I don’t worry about turning into some other person, somebody who isn’t me, because it’s impossible for me to turn into somebody who isn’t me. If my body gets transfigured into some new body, then by definition that new body is me. We are not stable or enduring things. I am not the same body I was five minutes ago; and, since I am my body, I am not the same person I was five minutes ago. There are many different versions of me, many different possible ways I can continue into the future. Naturalists can believe in possibilities. Do I have free will? Or is my entire life pre-determined? I don’t care about that any more than I care about God. Spirit works in me to drive me towards my most holy futures. I do not have any fixed identity; I have no authentic self. But what I do have is a branching tree of future possible bodies. If I am in pain, it is always possible that I will not be in pain; if I am sick and disabled, it is always possible that I will not be in those conditions; if I am ethically vicious, it is always possible for me to be ethically virtuous. It is always possible for me to be holier. It is not necessary for me to be in any of these dysfunctional conditions. This plasticity gives me hope.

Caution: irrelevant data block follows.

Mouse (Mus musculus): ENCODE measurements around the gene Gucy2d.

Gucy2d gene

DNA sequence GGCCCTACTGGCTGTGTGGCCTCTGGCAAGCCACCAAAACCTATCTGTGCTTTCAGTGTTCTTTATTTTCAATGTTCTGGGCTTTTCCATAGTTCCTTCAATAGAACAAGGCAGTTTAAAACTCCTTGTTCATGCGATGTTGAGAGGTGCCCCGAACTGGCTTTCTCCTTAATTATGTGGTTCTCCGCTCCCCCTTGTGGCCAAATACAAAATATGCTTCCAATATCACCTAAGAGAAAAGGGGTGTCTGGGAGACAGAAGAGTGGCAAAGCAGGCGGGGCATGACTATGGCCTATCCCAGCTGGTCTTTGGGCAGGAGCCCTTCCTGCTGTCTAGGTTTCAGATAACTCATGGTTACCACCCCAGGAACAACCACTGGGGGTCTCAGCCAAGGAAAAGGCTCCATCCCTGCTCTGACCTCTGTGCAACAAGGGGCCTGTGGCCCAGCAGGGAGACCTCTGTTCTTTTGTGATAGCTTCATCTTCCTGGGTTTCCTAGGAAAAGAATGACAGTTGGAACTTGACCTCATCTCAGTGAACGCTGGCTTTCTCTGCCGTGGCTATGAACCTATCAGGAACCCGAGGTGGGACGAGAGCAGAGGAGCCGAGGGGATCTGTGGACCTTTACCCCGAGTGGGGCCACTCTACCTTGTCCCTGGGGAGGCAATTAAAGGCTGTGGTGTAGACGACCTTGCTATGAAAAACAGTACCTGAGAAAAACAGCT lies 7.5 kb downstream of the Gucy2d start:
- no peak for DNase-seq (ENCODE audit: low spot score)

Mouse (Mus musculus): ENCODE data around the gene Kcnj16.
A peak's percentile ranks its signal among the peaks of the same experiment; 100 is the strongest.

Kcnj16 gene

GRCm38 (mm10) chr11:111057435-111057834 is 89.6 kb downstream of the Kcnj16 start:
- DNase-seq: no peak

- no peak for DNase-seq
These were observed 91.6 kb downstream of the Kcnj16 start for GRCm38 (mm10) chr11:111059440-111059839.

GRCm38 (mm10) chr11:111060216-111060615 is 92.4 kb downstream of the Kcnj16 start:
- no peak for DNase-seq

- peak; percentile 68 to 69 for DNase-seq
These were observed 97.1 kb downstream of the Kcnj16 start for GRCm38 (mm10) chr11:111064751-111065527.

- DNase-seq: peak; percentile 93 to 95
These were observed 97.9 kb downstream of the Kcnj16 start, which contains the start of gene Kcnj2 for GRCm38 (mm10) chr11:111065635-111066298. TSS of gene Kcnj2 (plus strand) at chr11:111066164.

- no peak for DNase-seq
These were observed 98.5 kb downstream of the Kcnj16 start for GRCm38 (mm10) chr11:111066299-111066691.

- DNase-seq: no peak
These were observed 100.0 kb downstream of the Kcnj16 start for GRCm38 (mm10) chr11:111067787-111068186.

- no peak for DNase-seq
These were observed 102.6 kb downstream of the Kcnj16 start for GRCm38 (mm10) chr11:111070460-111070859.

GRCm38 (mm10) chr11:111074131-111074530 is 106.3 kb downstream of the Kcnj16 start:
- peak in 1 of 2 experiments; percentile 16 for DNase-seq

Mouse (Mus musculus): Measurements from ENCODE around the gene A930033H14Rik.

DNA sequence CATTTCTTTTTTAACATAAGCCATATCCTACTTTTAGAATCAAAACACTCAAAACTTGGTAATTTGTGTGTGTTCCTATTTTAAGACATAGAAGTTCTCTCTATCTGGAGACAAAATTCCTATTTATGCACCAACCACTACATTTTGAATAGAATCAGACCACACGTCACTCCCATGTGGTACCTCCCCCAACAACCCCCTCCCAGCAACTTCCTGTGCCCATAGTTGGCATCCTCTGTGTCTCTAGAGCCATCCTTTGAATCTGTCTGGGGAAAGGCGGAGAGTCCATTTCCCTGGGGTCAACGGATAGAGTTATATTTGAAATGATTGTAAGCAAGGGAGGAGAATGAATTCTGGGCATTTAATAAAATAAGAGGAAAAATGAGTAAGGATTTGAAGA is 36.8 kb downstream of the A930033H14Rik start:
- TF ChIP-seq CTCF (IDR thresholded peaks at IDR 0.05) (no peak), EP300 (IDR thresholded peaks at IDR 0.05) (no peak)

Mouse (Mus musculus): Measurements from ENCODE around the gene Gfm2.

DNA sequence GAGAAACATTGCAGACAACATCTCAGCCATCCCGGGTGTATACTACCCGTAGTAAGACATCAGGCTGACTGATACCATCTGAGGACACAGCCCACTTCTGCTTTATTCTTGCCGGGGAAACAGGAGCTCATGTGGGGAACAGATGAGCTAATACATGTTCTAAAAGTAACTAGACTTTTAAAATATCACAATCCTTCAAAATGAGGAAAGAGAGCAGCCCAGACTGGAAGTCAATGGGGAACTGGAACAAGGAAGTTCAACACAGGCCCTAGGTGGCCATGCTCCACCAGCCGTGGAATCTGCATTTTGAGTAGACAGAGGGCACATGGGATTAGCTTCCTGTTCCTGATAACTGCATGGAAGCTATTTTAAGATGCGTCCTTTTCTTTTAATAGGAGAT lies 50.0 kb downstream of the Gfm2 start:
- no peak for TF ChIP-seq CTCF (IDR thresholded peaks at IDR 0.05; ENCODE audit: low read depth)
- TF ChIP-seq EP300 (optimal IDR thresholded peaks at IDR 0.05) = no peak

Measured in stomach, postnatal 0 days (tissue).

All the strings of DNA and RNA in my body are texts written in genetic letters. My proteins are texts written in the alphabet of peptides, and they fold up wonderfully like little origami poems. Every molecule in my body is a word in the language of life. And so my body is a living text, an organic poem. It organized itself and it perpetually writes itself. I am a self-rewriting story, a poem striving to become clearer about its own meaning. And if I seem to be the author of this story, it is only because the story has written me into being. I am only the way this text refers to itself, loops back into itself, and drives itself. My body is a text whose meanings are animated by spirit, which fixes more errors in every new edition of my body. My body speaks in a molecular language. Through the succession of its revisions it seeks to bear witness to the perfection of biological meaning, not to preserve itself, but to say the name of the good.